Nigeria is poised to be one of the most important nations in the world. It has the resources, the population, the creative and entrepreneurial power and the geopolitical presence to lead Africa and the world through some of the great global challenges of this century.
Bill Gates, along with Warren Buffet, are investing heavily in Nigeria’s future. The Gates Foundation has programmed $1.6 billion towards helping solve major social and economic problems in the country. Gates, an objective and reasoned observer of the potential of Nigeria, clearly identifies the problems that stand in the way of reaching the country’s potential. I share his view, which is why I strongly support giving Atiku Abubakar a chance to lead Nigeria into its rightful position of world leadership.
Gate’s said in a recent trip to Nigeria:
“If you invest in their health, education, and opportunities — the ‘human capital’ we are talking about today — then they will lay the foundation for sustained prosperity. If you don’t, however, then it is very important to recognise that there will be a sharp limit on how much the country can grow.”
Education, particularly girls’ early education, and primary health care, with a strong emphasis on early childhood nutrition, are sadly lacking in Nigeria’s investment plan. These areas are where prior Nigerian politicians have failed. The results of this systematic neglect of the basics are that millions of poorly educated and poorly nourished Nigerians are left without the capacity or the tools to face the future.
In 2010, at the request of the then newly appointed president of the American University of Nigeria (AUN), I joined the governing board of that Institution. I continue to serve as vice chairman of the Board, dedicating my time and effort without compensation. During this time, I have had the opportunity to observe and interact with AUN’s founder and chief benefactor, Atiku Abubakar, on a personal and professional level.
I have worked and lived in Africa since 1968 and have been part of developing several institutions of higher education on the continent. In no other country have I encountered a person who has dedicated so much of his personal fortune to supporting an American-styled University. I have dedicated my professional career to that approach and to the use of education as a fulcrum to improve the world we live in. The opportunity to assist in this pioneering effort to create a University in impoverished rural North-Eastern Nigeria has been an honour and a privilege.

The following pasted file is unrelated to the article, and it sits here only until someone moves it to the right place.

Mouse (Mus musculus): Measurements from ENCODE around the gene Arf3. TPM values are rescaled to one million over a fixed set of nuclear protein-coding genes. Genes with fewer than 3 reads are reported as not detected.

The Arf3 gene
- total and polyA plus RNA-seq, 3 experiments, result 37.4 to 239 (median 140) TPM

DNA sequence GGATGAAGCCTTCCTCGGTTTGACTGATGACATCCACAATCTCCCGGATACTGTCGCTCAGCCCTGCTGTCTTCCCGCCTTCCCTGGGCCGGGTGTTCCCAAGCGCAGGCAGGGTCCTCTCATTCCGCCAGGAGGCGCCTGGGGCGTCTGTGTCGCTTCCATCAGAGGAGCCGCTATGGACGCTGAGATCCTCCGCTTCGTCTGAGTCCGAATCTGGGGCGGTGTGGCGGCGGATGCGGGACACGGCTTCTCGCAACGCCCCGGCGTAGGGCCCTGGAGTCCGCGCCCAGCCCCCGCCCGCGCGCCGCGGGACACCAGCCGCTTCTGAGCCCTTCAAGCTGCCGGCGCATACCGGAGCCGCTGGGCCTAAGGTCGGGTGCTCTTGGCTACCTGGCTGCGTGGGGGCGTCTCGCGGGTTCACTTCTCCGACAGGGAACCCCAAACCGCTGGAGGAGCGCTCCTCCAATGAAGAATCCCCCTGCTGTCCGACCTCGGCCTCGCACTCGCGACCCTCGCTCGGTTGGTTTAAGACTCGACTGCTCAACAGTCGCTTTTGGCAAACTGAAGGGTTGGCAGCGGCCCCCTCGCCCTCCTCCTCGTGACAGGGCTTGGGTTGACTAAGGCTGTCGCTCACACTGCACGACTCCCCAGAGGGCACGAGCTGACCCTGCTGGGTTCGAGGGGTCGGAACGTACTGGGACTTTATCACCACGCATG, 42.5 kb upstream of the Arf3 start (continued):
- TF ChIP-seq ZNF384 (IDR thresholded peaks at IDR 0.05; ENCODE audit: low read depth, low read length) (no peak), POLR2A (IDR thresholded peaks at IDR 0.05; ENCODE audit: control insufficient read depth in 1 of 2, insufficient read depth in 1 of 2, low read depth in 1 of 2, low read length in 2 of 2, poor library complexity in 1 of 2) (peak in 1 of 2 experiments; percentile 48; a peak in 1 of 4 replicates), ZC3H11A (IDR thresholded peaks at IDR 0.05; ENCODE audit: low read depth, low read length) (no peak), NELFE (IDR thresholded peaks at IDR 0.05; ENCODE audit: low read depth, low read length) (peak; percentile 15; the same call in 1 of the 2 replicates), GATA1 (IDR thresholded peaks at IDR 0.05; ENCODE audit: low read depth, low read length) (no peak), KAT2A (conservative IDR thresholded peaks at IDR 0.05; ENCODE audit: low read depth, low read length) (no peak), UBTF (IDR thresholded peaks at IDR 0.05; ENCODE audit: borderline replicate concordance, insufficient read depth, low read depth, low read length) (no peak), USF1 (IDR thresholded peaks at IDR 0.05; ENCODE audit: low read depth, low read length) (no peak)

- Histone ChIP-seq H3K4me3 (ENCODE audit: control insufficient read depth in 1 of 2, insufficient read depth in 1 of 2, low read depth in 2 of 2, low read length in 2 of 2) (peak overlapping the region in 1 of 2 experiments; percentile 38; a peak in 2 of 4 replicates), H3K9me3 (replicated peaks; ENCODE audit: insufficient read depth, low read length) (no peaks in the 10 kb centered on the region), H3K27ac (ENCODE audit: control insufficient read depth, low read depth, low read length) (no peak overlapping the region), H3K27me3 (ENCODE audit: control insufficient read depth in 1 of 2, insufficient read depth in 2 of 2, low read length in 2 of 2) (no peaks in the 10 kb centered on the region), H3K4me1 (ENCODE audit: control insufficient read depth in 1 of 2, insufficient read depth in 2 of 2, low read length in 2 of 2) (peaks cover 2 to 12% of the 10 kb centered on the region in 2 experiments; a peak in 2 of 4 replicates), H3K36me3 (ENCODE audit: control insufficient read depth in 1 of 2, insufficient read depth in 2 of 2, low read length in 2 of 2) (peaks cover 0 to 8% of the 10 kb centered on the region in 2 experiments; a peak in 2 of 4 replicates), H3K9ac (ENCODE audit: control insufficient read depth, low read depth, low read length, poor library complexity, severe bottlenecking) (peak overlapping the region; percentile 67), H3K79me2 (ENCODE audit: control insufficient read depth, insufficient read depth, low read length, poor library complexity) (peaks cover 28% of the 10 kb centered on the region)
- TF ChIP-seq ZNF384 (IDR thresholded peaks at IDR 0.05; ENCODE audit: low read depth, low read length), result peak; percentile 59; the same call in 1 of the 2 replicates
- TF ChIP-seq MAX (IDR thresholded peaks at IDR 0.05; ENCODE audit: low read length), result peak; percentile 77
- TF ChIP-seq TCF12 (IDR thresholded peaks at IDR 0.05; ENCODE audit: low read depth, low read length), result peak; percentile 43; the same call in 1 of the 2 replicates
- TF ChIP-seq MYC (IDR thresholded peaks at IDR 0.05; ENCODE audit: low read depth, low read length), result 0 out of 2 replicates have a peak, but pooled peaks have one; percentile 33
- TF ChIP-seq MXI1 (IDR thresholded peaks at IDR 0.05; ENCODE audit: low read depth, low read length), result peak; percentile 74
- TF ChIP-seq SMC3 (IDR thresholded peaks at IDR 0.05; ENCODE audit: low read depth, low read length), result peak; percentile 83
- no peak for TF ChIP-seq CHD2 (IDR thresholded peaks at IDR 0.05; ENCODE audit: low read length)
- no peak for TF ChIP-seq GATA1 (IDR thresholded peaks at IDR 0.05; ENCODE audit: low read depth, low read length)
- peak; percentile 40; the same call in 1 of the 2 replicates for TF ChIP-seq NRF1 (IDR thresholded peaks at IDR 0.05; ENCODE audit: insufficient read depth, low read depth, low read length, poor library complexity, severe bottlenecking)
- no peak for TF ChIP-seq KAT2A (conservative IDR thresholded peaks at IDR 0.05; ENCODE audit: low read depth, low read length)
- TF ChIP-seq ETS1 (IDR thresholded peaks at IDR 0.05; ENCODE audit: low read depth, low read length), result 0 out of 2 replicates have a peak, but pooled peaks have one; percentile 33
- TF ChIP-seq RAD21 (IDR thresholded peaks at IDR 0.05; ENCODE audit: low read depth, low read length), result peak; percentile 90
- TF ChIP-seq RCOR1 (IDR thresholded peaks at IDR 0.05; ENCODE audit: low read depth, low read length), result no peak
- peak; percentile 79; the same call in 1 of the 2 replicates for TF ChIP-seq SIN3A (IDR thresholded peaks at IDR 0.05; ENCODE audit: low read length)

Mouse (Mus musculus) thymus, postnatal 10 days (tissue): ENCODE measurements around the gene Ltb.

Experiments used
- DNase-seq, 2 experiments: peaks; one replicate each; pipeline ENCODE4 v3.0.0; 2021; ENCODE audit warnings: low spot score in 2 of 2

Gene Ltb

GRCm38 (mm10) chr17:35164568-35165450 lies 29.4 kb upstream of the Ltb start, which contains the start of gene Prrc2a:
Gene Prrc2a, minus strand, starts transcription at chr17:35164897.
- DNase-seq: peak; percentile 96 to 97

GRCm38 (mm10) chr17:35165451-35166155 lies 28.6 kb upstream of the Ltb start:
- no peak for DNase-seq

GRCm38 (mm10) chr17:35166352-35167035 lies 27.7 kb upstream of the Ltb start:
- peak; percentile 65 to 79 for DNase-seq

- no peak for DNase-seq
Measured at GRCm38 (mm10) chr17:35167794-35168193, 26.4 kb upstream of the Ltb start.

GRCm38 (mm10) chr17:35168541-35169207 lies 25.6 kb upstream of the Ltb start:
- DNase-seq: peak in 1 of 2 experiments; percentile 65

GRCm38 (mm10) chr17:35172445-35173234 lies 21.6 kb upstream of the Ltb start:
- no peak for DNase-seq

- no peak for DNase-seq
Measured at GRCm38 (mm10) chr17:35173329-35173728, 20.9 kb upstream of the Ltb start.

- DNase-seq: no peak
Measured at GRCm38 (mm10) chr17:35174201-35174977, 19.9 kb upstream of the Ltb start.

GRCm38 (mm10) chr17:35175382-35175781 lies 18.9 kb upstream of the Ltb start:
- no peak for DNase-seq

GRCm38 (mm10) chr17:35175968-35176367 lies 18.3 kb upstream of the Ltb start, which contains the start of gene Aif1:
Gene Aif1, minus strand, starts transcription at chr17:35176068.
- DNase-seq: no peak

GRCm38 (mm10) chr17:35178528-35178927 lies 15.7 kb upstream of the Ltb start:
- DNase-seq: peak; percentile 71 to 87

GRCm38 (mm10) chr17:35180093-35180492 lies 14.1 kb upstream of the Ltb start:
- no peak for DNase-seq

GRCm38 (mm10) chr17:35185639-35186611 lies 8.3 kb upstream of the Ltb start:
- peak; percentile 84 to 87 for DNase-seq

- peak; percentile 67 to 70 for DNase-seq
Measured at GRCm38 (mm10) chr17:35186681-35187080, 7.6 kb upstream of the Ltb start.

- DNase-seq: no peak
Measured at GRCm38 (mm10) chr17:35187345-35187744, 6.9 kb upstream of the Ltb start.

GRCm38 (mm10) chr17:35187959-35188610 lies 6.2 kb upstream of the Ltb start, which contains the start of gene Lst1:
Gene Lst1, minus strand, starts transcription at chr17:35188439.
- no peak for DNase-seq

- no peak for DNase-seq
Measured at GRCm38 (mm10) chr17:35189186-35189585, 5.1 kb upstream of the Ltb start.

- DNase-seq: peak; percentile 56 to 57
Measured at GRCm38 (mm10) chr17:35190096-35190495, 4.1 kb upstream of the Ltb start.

So why is an American style of education important to Nigeria and to Africa? First and foremost, the American approach is an applied one. America has a great tradition of land-grant universities that are dedicated to applied research in service to the local areas where they are located. As part of the University system, they support outreach workers or extension workers to take the results of this research to the local producers as quickly as possible. In a rapidly changing technology-driven world, this element of constant community education is vital.
AUN has dedicated itself to being a development University “focused on resolving Nigerian problems of social and economic development and then applying these solutions to the rest of Africa.” Mr. Abubakar strongly supports this direction, intellectually and financially. He clearly understands the need to have the most current technology applied to resolving local problems and has put his own resources to work, doing so on countless occasions.
Community outreach and community involvement are another elements championed by the American style of higher education. AUN programmes, such as Feed and Read for destitute local children, taking in and educating over a hundred Chibok “girls”, and the Adamawa Peace Initiative, in response to the Boko Haram uprising, are all successful outreach programmes that have demonstrated a different, more applied, and yes, more American style of higher education.
The American style has always focused on critical thinking and individual innovation in thoughts and actions. Classes are not just exercises in memorisation but are designed to challenge and stimulate analytical processes. The individual and cultural change required to embrace the characteristics of modern society and rapid change do not come easy. Atiku himself was motivated to found AUN by his conviction that his life and career had been changed by two American teachers – Peace Corps volunteers. He felt, as I do, that the European elitist model of education still ruling the Nigerian academe did not best serve the needs of Nigeria with its rich potential of human capital.
Bertrand writes from US